English Documentary on Lions with Transcript & Flashcards to improve your listening and reading comprehension and enrich your vocabulary
Source of documentary: National Geographic YouTube Channel
Source of image: https://thenextweb.com/
Table of Contents / فهرست مطالب
Lion, The King of Beast
You may already know that lions are big cats. Weighing up to 500 pounds and growing up to 10 feet long, lions are the second largest members of the cat family after tigers. But here are some things you probably didn’t know about them.
Lions have significant roars. A lion’s roar may be heard up to five miles away and can be nearly as loud as thunder. Lions begin to vocalize as soon as they are born, but their vocalizations don’t start to develop into roars until the lions are about one year old. Roaring allows lions to claim their territory by communicating their presence to potential intruders. It also helps them communicate with fellow lions within their pride.
Lions are social cats
Lions are the only cats that regularly live in social groups. Called prides, these group are family units that include as few as three and as many as forty lions. They typically have one dominant male but may sometimes have two to three leading males at a time. The rest of the prides adult members are females and they are often related to each other. They give birth around the same time which allows their cubs to nurse from multiple females.
Lions as predators
Lions are not the most successful hunters but they do consume a lot of meat. Lionesses who are the primary hunters of a pride only succeed in making a kill less than 30% of the time. Their prey such as zebras and antelope are usually faster and larger than the lionesses but, by working together, the females increase their chance of exhausting their prey and killing it. Despite their unsuccessful attempts to catch prey, lions may still consume about 20 pounds of meat a day and some are capable of devouring nearly 100 pounds a day.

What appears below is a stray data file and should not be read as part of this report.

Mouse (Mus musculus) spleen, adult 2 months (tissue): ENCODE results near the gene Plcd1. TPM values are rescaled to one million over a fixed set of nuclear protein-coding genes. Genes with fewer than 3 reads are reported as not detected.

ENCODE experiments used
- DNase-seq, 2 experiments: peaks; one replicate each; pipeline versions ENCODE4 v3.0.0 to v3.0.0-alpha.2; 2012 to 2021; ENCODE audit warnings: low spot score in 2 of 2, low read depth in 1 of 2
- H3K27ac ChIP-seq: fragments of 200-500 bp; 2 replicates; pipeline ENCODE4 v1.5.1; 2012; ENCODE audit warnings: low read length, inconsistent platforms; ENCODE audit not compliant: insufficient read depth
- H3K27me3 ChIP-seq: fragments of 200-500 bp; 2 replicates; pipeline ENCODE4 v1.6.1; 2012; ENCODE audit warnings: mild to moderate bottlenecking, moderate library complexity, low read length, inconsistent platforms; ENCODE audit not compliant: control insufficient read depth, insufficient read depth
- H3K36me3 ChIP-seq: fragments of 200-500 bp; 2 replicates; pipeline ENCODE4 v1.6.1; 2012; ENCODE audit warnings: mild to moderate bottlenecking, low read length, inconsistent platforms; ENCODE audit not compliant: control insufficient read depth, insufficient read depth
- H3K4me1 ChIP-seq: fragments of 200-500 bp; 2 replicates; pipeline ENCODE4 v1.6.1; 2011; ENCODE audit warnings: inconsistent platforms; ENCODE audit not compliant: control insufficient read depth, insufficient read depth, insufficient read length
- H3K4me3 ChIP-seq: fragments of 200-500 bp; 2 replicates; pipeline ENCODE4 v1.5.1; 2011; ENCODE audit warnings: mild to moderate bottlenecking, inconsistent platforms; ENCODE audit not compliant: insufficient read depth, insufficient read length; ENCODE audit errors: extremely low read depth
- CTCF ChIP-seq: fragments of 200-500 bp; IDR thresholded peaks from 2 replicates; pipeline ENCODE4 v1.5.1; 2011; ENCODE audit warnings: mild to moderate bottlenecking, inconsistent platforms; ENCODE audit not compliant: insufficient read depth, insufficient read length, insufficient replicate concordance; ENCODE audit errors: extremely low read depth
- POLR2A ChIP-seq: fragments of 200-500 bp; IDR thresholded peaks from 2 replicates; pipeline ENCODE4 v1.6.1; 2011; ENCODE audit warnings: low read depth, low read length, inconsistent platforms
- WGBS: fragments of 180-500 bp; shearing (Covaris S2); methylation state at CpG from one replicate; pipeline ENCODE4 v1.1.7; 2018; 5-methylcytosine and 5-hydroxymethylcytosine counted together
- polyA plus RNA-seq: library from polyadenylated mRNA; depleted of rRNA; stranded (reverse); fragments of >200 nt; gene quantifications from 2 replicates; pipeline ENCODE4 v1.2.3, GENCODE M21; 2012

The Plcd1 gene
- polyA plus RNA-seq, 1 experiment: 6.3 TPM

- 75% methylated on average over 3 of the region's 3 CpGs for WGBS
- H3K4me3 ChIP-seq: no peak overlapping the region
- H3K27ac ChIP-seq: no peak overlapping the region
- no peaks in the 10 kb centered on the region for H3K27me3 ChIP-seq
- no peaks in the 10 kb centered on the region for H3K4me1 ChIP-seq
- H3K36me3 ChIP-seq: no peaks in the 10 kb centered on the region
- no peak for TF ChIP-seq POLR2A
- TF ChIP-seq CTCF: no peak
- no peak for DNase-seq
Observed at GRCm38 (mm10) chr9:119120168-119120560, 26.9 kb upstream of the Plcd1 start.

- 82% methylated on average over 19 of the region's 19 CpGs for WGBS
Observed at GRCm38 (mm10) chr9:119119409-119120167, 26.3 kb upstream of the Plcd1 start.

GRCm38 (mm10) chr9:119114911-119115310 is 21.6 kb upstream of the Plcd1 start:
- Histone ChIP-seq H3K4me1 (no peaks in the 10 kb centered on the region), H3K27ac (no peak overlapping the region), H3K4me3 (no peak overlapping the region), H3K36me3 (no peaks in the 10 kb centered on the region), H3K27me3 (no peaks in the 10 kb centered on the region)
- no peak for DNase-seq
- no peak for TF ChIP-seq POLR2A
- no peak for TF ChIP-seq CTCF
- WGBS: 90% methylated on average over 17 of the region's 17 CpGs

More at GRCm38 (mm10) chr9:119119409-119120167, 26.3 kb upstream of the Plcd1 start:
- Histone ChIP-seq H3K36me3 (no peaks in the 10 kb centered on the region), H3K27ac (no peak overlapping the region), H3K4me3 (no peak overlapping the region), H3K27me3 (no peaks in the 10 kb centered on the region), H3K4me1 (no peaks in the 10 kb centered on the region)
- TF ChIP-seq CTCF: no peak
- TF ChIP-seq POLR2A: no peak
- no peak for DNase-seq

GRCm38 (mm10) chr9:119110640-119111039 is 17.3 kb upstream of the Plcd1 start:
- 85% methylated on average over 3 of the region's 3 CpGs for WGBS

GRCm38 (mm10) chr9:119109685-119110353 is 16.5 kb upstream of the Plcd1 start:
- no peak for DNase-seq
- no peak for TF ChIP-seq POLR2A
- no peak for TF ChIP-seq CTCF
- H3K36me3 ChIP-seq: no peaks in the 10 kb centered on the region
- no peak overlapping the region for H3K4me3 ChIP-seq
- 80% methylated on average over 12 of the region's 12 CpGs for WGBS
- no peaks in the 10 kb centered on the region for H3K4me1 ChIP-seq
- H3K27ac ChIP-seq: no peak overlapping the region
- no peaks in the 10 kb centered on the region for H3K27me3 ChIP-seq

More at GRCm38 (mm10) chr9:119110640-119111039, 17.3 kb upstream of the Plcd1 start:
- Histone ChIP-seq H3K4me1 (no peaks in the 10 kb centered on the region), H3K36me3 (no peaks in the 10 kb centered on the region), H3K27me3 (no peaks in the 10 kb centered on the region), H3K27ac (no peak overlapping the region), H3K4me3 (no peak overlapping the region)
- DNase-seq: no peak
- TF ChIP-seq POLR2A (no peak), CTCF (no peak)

Not all male lions have manes. The male lions of Tsavo Kenya are mysteriously maneless. Speculation as to the explanation ranges. The lions may have higher testosterone levels or the lack of mane may be an adaptation for keeping cool in the heat. When the lions do have manes, the hair usually serves to intimidate other males or impress females similar to a male peacock and his feathers. One study in the Serengeti showed that females preferred full dark manes as they may signal fitness and ability to fight.
Lions were once scattered worldwide. Around 124 thousands years ago, several subspecies of lions existed throughout the planet. This included the cave lions of Europe and the American lions of North America. Unfortunately, both became extinct by about 8000 BC. The surviving subspecies, the African lions of Sub-Saharan Africa and the Asiatic lions of India, have declined due to poaching, habitat loss and disease. An estimated 20,000 African lions remain in the wild and they are classified as vulnerable. Asiatic lions are listed as endangered with a population of only about 500.
Lions are some of the most formidable creatures on the planet. Their impressive size and appetite, strong social cohesion and regal appearance make it clear why they are considered the king of beast.